A new survey finds small business owners are preparing for weaker sales this holiday season, with only 23% expecting an increase in sales – down from 29% a year ago. Smaller businesses (with under $1 million in annual revenues) are driving the negative outlook, feeling less optimistic about holiday sales compared to their larger counterparts and competitors.
Capital One’s latest Spark Business Barometer, a national study of small businesses tracking financial conditions, economic perceptions, hiring plans and other indicators of small business growth, found despite the dip in holiday sales expectations, small business sentiment overall seems to be improving.
Forty-nine percent of business owners reported “good” or “excellent” business conditions in their area heading into 2017 – an increase of eight points compared to the first half of 2016 (41%) and slightly above average (48%) since the Barometer began tracking business conditions in 2013. Twelve percent of small business owners believe their financial position will be “much better” in the next six months – up three points from earlier this year.
The latest survey also found one-third of small business owners reported better financial positions compared to 12 months ago, slightly up from Q3 2015 (31%). The latest findings are six points below the historical average of 39% since the Barometer began tracking sentiment in 2011 and remains steady compared to Q4 2012 during the last election cycle.
In Q4 2016, business owners reported feeling more optimistic compared to the first half of 2016, and are on track to reaching the highest levels measured 2014 and 2015.
The following are additional highlights uncovered in the fall 2016 Spark Business Barometer survey:
Small business optimism is back on track.
• Nearly half (49%) of small business owners surveyed believe business conditions in their area are “good” or “excellent” (up from 41% in spring 2016); and slightly above the historical average since 2013 (48%).
• Thirty-eight percent of businesses reported increased sales over the last six months – an increase of 6 points since earlier this year.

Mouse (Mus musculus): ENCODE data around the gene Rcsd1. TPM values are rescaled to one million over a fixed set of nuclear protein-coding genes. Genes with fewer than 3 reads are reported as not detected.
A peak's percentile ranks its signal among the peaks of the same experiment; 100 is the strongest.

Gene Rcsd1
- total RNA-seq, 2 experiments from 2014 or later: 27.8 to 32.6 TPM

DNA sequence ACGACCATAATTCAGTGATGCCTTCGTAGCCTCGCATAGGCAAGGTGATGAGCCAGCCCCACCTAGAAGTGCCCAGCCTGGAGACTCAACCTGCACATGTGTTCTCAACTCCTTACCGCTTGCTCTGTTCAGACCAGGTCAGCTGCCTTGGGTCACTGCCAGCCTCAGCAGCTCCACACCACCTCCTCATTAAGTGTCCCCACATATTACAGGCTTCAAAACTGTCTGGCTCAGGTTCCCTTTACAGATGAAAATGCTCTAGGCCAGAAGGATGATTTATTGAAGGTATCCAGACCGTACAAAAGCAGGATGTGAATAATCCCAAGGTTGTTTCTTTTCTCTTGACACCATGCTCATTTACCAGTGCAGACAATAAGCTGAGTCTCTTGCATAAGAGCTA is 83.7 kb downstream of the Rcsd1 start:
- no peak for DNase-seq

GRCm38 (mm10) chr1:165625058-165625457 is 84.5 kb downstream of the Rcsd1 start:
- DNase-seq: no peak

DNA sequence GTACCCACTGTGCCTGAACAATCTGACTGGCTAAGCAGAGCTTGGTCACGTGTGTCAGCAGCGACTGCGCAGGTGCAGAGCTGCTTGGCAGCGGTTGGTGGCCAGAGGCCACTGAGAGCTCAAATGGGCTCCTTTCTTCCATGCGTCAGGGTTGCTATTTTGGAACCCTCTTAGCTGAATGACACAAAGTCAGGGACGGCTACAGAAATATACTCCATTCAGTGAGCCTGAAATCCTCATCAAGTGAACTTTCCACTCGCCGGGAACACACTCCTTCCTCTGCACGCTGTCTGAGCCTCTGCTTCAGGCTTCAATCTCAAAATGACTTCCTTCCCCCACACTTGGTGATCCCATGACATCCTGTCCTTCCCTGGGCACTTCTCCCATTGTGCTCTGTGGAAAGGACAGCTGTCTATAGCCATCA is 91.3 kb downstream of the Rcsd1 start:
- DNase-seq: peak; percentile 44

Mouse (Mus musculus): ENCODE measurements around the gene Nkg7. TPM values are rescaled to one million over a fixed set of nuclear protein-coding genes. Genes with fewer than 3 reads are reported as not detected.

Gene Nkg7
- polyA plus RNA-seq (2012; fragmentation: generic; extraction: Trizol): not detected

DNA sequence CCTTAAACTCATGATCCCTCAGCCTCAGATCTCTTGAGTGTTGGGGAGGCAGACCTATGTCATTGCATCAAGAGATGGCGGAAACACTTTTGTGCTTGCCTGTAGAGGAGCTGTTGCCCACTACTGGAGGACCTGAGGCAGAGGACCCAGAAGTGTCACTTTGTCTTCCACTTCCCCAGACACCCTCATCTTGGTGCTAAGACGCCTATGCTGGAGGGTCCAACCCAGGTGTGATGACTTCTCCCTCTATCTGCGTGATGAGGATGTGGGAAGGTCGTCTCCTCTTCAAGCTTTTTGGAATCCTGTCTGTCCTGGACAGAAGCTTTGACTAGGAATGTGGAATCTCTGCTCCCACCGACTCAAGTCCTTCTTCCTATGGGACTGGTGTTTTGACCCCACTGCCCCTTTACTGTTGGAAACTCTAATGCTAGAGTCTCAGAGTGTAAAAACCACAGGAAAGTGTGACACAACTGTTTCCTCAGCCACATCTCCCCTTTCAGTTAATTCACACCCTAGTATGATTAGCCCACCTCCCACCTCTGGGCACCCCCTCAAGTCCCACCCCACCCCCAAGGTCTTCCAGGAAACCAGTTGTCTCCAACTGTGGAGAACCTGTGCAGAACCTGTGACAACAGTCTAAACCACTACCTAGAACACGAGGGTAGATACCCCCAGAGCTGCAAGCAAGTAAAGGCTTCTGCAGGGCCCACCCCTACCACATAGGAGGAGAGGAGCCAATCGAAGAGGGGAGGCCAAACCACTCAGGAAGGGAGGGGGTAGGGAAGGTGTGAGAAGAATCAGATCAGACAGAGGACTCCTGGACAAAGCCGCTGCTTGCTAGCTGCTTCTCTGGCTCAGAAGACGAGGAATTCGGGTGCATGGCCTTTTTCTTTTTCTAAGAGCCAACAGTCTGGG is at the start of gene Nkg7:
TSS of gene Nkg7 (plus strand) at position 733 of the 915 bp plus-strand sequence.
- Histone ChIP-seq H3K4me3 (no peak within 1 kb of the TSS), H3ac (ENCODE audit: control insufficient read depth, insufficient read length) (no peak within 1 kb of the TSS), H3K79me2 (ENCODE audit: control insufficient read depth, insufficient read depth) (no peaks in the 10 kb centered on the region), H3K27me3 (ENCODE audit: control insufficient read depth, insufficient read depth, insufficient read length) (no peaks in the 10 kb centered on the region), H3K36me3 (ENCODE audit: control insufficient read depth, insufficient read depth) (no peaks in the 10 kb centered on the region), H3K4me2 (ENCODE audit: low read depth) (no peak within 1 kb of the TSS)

• Female business owners are more encouraged by local conditions than their male counterparts, with 55% saying business conditions are “excellent/good,” compared to 46% of men.
Businesses overall are expecting weaker holiday sales, but larger businesses tend to be more optimistic.
• Though expectations for the holidays are down overall in 2016, 31% of larger businesses – with more than $1 million in annual revenue – believe sales this holiday season will increase, compared to 20% of smaller businesses.
• Forty-nine percent of businesses with over $1 million in annual revenue reported better financial positions compared to last year versus only 30% of business owners with less than $1M in annual revenue.
• Fifty-nine percent of larger businesses reported “excellent” or “good” business conditions in their area, compared to 48% of smaller businesses.
Business owners cite taxes as their top concern for 2017.
• The top three concerns of small business owners in the coming year include taxes (47%), managing cash flow (31%) and keeping up with technology (25%).
• When surveyed on issues including taxation, technology and managing cash flow, male business owners were more concerned than their female counterparts overall. Seventy-two percent of men estimate they will be impacted by these issues in 2017, compared with 67% of females.
• When thinking about the recent presidential election, top concerns reported by small businesses were tax policies (31%), growing healthcare costs (18%) and the importance of economic growth (15%).
Businesses are hesitant to grow.
• Only 23% of small business owners plan to hire new employees in the next six months – slightly down from earlier this year (26%) but up from 20% a year ago.
• Less businesses are hiring contractors, with 41% reporting plans to hire a contractor (compared to 51% in Q4 2015).
• Industries with the highest growth expectations in 2017 include construction (45%), transportation (30%), and finance (29%).
• Women business owners are more likely to add to the workforce in the next 12 months, with 26% planning to add to their workforce (versus 21% of men).
Most small business owners still do not offer retirement plans.
• The number of SBOs offering retirement plans has increased slightly since the first half of this year, from 13% to 16%.
• More than half of SBOs that don’t currently offer a retirement plan said they don’t have enough employees to offer a plan (60%) – a popular misperception related to 401(k) requirements.
• Despite this, most small business owners who don’t currently offer a retirement plan feel retirement plans do fall within their realm of responsibility, with only three percent responding that they don’t believe they should be responsible for offering this benefit to employees.
Business owners are not fully capitalizing on marketing and e-commerce opportunities.
• While thirty-two percent of business owners say increasing advertising and marketing efforts would best improve their business in 2017, only 14% say creating a website would best improve their business in 2017.
• Only 56% of respondents cited having a company website, and only 53% of those with a website have optimized it for mobile.
• Seventy-five percent are not currently offering a mobile payment solution to customers, and only four percent of those business owners plan to in the next 6-12 months.
• Thirty-seven percent are still not utilizing social media to market their business. However, those businesses that do have a social presence utilize more traditional platforms like Facebook (54%) and LinkedIn (22%), over Twitter (11%), YouTube (9%) and Instagram (8%).
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